Swiss inventor Philippe Woog's prized private art collection daringly crosses continents and cultures.
Swiss inventor Philippe Woog's unwavering eye for innovation has resulted in one of the world's most prestigious private art collections.
"Paintings are not done to decorate apartments; they are weapons of war"
Philippe Woog, the brilliant Swiss inventor who created the first electric toothbrush in 1954, is no stranger to innovation. Outside of devising revolutionary methods for improving our oral health, the inventor has spent his life collecting extraordinary artwork, the likes of which, when purchased, were considered so avant-garde that they eclipsed the radar, and tastes, of his contemporaries.
Be it African sculpture, Dada collages, Hopi Indian Katchina dolls, or Joseph Beuys blackboards, his eye for outstanding creativity has crossed cultures, civilizations and continents.
"For me there are some pieces that are as important as the Mona Lisa, or the Venus of Milo. Flying over time and civilizations they attain the universality and divine," explains Woog of the Primitive Art masterpieces that are the heart and soul of his collection. Issued from the world's most renowned provenances, purchased years before the surge of interest in Primitive Art, his many exemplary pieces —such as the pristinely abstract Ocieba sculpture, and the Baga figure, an undisputed chef d'oeuvre of African art—are amongst the most prestigious in the world.
What is your definition of luxury?
The finest realization of whatever is in our dreams.
If luxury were an object, who would it be?
The bed of Louis XVI.
If luxury were a person, who would it be?
A beautiful, intelligent lady, that's certainly the greatest treasure in a man's life.
If luxury were a place, what would it be?
My apartment in New York, which was designed by Philippe Johnson's interior decorator, John Bedenkapp, who later went on to design the inside of the National Gallery of Art in Washington where he used the same concept of space and volumes.
If luxury were a moment, when would it be?
For me it has been many of the moments I spent with my wife.
What triggered your passion for collecting art?
Emotion probably. Not culture, emotion. It was a naturally built passion for plastic arts that became the directing motor for sculpture and mostly African and Primitive Art.
At what age did you first begin collecting?
Well I did start collecting marbles when I was 7 or 8. I was not the only one, but it was still enjoyable. I remember I very much liked agate in beautiful colors and polishes. In the 50s I bought some Kurt Schwitters. At that time it was conceptually interesting, and not too expensive. I was living in New York and I had many friends including Arman and Warhol. I was working with a pharmaceutical company but in the evenings I did enjoy to going out with my artist friends. They were less conventional than those in the pharmaceutical or finance industries.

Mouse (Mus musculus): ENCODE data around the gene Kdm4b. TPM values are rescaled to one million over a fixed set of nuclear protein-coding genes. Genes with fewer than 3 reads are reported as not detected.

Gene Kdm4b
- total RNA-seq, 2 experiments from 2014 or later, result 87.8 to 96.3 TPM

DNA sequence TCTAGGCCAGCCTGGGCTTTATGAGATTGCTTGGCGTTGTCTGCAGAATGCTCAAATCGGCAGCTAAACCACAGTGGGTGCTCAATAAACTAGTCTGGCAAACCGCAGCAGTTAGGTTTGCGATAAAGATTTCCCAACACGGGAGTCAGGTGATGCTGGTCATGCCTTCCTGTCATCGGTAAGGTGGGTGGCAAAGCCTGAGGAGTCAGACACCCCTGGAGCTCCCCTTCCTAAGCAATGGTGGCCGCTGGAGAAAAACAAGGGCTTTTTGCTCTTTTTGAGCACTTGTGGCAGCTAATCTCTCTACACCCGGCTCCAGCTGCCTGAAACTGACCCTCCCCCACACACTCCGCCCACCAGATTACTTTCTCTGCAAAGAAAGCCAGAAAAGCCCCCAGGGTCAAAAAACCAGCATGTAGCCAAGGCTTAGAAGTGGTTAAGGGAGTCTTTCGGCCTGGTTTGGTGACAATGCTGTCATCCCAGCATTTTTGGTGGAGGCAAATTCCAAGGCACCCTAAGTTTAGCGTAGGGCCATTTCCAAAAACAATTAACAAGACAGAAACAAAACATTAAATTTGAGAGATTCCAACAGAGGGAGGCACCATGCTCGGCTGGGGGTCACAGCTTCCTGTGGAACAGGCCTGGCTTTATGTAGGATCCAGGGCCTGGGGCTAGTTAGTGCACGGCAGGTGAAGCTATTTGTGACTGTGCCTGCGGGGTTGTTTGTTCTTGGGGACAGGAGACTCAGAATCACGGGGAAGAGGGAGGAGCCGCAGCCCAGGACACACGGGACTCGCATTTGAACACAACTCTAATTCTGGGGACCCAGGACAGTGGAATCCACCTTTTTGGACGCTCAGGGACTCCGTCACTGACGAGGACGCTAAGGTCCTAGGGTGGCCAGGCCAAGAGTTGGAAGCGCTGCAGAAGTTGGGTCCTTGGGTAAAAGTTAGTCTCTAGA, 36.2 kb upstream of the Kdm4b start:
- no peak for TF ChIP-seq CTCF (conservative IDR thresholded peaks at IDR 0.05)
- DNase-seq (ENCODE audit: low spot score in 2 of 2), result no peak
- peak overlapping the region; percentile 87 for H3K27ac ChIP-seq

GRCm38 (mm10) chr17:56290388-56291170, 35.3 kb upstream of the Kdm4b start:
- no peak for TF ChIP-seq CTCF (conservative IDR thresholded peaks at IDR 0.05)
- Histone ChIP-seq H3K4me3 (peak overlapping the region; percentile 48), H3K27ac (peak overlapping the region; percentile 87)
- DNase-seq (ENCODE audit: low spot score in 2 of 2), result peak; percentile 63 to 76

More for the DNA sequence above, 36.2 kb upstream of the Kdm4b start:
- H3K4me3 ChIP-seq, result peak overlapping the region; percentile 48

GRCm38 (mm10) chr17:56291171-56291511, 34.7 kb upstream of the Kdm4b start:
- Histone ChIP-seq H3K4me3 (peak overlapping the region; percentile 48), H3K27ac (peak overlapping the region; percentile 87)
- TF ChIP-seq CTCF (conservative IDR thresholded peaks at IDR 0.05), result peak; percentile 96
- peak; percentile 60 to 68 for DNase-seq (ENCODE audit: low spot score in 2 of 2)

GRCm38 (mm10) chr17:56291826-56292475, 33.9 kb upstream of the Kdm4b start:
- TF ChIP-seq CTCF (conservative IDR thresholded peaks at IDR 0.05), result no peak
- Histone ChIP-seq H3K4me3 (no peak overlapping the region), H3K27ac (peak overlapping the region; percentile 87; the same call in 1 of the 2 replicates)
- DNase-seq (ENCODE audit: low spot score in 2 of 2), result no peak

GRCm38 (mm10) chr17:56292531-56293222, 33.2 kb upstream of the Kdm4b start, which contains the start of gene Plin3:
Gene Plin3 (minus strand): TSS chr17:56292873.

When did you first discover Primitive Art?
I didn't know much about African art, but in the late 50s I was introduced to a collection in Brussels that was amassed by an administrator in the Congo. When he died in the late 19th century, his successor kept the objects. They were made in ivory by the secret sect called the Tulibangomas, and had been seized by the police of the King of Belgium. The power of those African sculptures, their aesthetic quality, their abstract expression, their 3 dimensional presence, it was very strange to the European eye and I immediately received a big shock — an aesthetic collision.
Which collectors and specialists of Primitive art have had the greatest impact on you?
I was introduced to Mr. Ulman, one of the collectors that have impressed me most, when I first started collecting painting. I purchased a very large painting by Tal-Coat from him that I still own. He had a very large apartment in Paris on rue François 1ère with a collection that was absolutely unique; full of enormous charm and sensibility, it included the most rare objects of Primitive art. After he died in 1960 I bought two sculptures from his collection from the art dealer in NY, Merton Simpson. Ulman was the only one with the taste to truly recognize, differentiate and rate the quality of objects, wherever they came. The only other specialist that came close to his level of expertise was Charles Ratton. Ratton, Merton Simpson and William Fagg the director of the Royal Academy in London, had the rare ability to place sculpture from the classic period of Greece or from the Renaissance on an equal footing with Primitive art. For me there are some pieces that are as important as the Mona Lisa, or the Venus of Milo. Flying over time and civilizations they attain the universality and divine.